RALEIGH — Jonathan Philips was quietly designing a normal suburban house with his wife when his boss caught wind of the project and pounced on the blueprints.

"We hijacked the process," joked Tom Darden, chief executive of Raleigh-based Cherokee Investment Partners, a private equity firm focused on redeveloping polluted land. "They were going to build it anyway."

The family ended up with a statuesque 4,300-square-foot brick house in north Raleigh, but one that hides a high-tech laboratory in energy efficiency.

The driveway recycles 95 percent of rain runoff. The heating system warms water flowing under solar-paneled roof shingles. The kitchen cabinets are made of pressed cornstalk, the countertops of recycled glass and the hardwood floors of logs dredged from the Cape Fear River.

To the environmentalist, it's salivating. But to the casual homebuyer, it's Martha Stewart living.

There's nary a hint to the casual observer that beneath the exterior of bricks — fired locally in a kiln powered by sawdust — is a home built using nearly every imaginable green tool available to the environmentally conscious homebuilder.

"We know, if we want to have mainstream green building in our lifetime, we can't ask people to drastically change the way they live," said Philips, Cherokee Investments' senior director who quickly became a co-conspirator in the overhaul of his home's plans. "There are so many areas where we can make changes by combining sustainability and luxury living."

Cherokee, which is a financial partner in the 450-acre Magnolia redevelopment plan in North Charleston and the smaller Midtown revitalization project on upper King Street in Charleston, hopes the house proves such technology is cost effective and easily adopted by large-scale developers.

It also might serve as an empirical example to banks that spending more on green building pays off by saving energy, conserving water and creating less waste.

"They need to know that at the end of the day, they have a better asset if they have a green building," said Dave Williams, president of Shorebank Pacific, a Washington-based commercial bank focused on sustainable development. "That's a bit of a stretch for traditional bankers to think about. We're seeing it starting to happen, but I say we're in the very earliest stages."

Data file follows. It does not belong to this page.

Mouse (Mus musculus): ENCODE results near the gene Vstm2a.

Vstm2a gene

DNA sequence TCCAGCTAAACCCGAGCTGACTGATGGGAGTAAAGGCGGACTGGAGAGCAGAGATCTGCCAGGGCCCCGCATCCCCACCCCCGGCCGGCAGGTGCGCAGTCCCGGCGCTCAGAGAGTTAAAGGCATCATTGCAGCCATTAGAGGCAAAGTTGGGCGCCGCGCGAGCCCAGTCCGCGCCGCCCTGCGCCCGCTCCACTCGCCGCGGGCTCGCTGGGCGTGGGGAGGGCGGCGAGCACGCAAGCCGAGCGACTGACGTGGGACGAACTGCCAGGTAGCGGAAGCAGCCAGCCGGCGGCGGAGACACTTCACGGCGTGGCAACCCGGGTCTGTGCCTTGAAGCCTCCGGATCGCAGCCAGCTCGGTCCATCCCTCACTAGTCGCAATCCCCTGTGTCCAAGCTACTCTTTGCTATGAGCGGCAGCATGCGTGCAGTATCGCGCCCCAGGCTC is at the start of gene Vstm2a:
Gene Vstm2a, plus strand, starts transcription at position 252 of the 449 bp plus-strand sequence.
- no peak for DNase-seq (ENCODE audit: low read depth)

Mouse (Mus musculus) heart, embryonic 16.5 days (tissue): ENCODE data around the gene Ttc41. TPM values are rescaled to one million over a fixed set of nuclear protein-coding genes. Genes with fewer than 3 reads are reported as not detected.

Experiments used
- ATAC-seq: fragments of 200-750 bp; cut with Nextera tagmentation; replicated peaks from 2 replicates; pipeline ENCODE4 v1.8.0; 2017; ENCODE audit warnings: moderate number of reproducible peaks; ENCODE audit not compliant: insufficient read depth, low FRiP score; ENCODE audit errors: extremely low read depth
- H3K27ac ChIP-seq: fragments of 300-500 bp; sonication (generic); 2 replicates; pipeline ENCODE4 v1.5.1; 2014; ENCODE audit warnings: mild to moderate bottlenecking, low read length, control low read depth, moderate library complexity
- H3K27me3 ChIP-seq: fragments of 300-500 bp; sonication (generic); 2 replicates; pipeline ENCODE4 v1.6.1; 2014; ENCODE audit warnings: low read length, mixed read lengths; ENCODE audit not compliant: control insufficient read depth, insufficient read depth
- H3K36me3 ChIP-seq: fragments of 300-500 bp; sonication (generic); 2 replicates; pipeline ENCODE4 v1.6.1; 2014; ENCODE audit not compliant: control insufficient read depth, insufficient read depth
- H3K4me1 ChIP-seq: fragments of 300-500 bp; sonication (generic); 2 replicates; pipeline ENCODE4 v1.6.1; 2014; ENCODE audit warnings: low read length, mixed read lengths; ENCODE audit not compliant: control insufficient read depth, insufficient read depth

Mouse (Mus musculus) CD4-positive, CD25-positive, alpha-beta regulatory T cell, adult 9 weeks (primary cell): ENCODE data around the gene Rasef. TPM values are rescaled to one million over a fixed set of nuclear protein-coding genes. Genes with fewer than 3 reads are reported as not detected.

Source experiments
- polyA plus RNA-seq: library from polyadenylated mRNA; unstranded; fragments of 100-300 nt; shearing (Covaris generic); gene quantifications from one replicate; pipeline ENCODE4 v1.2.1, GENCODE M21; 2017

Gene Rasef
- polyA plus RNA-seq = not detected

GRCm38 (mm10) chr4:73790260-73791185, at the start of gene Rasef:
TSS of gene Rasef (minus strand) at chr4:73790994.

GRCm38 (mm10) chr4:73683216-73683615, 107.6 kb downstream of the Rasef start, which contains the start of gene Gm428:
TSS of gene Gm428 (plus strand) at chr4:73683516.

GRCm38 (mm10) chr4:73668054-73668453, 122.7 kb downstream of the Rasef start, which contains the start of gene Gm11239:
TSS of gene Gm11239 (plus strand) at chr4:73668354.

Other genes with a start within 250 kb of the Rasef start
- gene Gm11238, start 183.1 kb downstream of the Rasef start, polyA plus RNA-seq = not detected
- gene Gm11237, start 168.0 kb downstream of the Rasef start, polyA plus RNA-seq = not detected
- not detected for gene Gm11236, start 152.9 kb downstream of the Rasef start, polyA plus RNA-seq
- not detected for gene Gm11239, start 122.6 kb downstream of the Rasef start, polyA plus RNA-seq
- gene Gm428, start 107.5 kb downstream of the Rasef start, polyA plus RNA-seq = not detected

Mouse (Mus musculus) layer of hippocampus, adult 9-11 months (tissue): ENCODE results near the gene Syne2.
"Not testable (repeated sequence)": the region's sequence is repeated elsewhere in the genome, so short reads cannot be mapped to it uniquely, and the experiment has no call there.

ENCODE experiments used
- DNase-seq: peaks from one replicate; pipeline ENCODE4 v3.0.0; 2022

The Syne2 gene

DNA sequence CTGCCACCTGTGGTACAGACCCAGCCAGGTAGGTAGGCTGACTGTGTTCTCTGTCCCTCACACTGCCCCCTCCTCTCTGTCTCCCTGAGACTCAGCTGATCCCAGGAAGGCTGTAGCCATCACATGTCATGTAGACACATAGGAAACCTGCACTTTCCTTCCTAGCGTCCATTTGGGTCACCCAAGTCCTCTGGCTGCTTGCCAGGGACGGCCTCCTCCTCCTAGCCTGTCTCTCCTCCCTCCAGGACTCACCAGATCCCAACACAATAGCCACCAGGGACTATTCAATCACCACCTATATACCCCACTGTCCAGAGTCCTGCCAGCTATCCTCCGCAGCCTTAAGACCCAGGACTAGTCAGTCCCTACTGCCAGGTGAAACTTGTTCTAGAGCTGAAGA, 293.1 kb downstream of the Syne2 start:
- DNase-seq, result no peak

Nationwide, only about 3 percent of homes have been certified green by a local home building organization's standards, though percentages are much higher in some parts of the county, particularly in the West, said Calli Schmidt, a spokeswoman for the National Association of Home Builders.

The number is growing. The U.S. Green Building Council, which operates the Leadership in Energy and Environmental Design energy-efficiency program, has certified only 400 homes on its strict, four-tiered scale. But there are more than 10,000 in the pipeline, which is three times as many as last year, said council spokeswoman Ashley Katz.

Building green generally adds anywhere from 1 percent to 10 percent to the cost of a conventional home, Schmidt said. "The big-ticket items are new appliances, solar panels, a green roof — but there's payback," she said, specifically citing lower utility bills. "You can also do some small things, and some make a huge difference."

Philips' home takes green building to an extreme — it even includes redundant heating and other systems aimed at showing off everything that's possible. He acknowledges the house probably cost 25 percent more than other homes in his neighborhood.

"It's over and above what any normally motivated person would do, but there are individual parts of it that would be very rational to do," Darden said.

Large windows, the leaky culprit of most home energy loss, illuminate the entire first floor even in the fading afternoon sun. The manufacturer of the argon gas-filled windows claim the panes are 35 percent more efficient in the winter and 41 percent in the summer.

Special plumbing captures cold water usually lost from faucets and shower heads while waiting for it to heat and returns it to the water heater. A pipe drilled 300 feet into the ground allows air into the house that stays about 56 degrees year-round, allowing cool air into the house during humid North Carolina summers and takes less energy to heat during the winter.

Outside, native and drought-resistant plants minimize irrigation needs. Trees were placed to block afternoon sun during the summer, but allow more light into the house during the winter when the leaves fall.

The house even generates enough electricity to power itself and sell 450 kilowatt hours back to the power grid each month, enough electricity to power an average family home for more than a week. Progress Energy said it is the second most productive energy-generating house in the state.

"I really think this is going to be a revolution in thinking about environmental issues and the environmental impact of our lives," Darden said.